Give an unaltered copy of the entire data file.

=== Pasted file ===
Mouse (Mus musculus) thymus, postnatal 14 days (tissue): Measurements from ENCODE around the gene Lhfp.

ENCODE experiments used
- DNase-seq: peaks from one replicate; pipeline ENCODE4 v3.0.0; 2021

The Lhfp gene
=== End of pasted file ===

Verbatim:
Mouse (Mus musculus) thymus, postnatal 14 days (tissue): Measurements from ENCODE around the gene Lhfp.

ENCODE experiments used
- DNase-seq: peaks from one replicate; pipeline ENCODE4 v3.0.0; 2021

The Lhfp gene